"I keep asking, 'How does this keep happening, and why isn't it being caught?' " said Robert Taddeo, president of Pacifica Electronics, a small business that repairs military aircraft communication systems. "What I've learned is the U.S. government is just lazy and lax in making sure to use legitimate small businesses that can do the work and keep down the cost to the taxpayers."
Lloyd Chapman, president of the American Small Business League, said the Bush administration has hurt the economy by not protecting small businesses' fair share. "For very dollar that was taken away from small business and miscounted, companies were forced into bankruptcy and to close their doors," he said.
The administration pledged last year to impose new controls to ensure greater reporting accuracy. But problems persist.
Acting SBA Inspector General Peter McClintock said he is frustrated. "It is clear that more needs to be done and that contracting offices need to be held accountable for accurate reporting," he said.
Congress in 1997 established the government-wide goal of awarding 23 percent of its work to small businesses because they play an increasingly critical role in driving the economy. Small firms now employ more than half of the nation's workers and are responsible for 60 to 80 percent of jobs created each year.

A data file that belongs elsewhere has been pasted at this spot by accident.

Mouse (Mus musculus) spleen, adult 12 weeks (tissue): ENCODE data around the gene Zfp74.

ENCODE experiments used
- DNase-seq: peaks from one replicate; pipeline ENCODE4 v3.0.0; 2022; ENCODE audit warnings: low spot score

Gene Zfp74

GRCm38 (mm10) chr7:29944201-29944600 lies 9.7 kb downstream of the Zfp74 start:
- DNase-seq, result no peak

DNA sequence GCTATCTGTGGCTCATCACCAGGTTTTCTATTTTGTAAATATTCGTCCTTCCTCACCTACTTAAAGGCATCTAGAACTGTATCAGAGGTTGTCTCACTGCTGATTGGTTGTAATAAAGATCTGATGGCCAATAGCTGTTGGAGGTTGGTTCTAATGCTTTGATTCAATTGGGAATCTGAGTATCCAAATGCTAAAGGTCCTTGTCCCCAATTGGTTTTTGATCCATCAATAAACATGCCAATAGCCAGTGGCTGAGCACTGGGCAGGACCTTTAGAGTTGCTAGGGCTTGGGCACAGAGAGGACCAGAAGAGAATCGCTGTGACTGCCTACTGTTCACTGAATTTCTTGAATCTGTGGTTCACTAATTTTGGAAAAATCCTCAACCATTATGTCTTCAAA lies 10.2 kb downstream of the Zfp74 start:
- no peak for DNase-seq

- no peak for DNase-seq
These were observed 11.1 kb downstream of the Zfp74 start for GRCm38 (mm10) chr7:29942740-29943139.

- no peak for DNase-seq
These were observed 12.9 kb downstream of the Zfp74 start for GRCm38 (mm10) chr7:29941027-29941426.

The 23 percent goal is in addition to tailored government programs that reach out to disadvantaged or minority firms by setting aside certain contracts for them or programs that give bidding preferences to small businesses.
Companies doing work with the government are entered into a huge government database known as the Federal Procurement Data System and maintained by the General Services Administration. Procuring agencies note whether the company qualifies as a small business.
To sample the data's accuracy, The Post examined contracts awarded to the top 200 winners that were also classified last month as small businesses, a total of about $13 billion in contracts. The analysis also scrutinized $1 billion in contracts won by eight specific Fortune 1,000 companies and their subsidiaries.
The most errors -- 70 percent -- were made by the Defense and Homeland Security departments and the General Services Administration, the Post analysis showed.
The Post found that 36 of the 200 companies at the top of the government's list do not qualify as small under government definitions and were improperly counted. Federal procurement officials either did not check or ignored readily available records, including the government's own small-business registry.
About $1.2 billion in work was won directly by international conglomerates with thousands of employees. That included global defense giants such as British Aerospace, General Dynamics, Northrop Grumman and Science Applications International Corp. (SAIC) and their subsidiaries.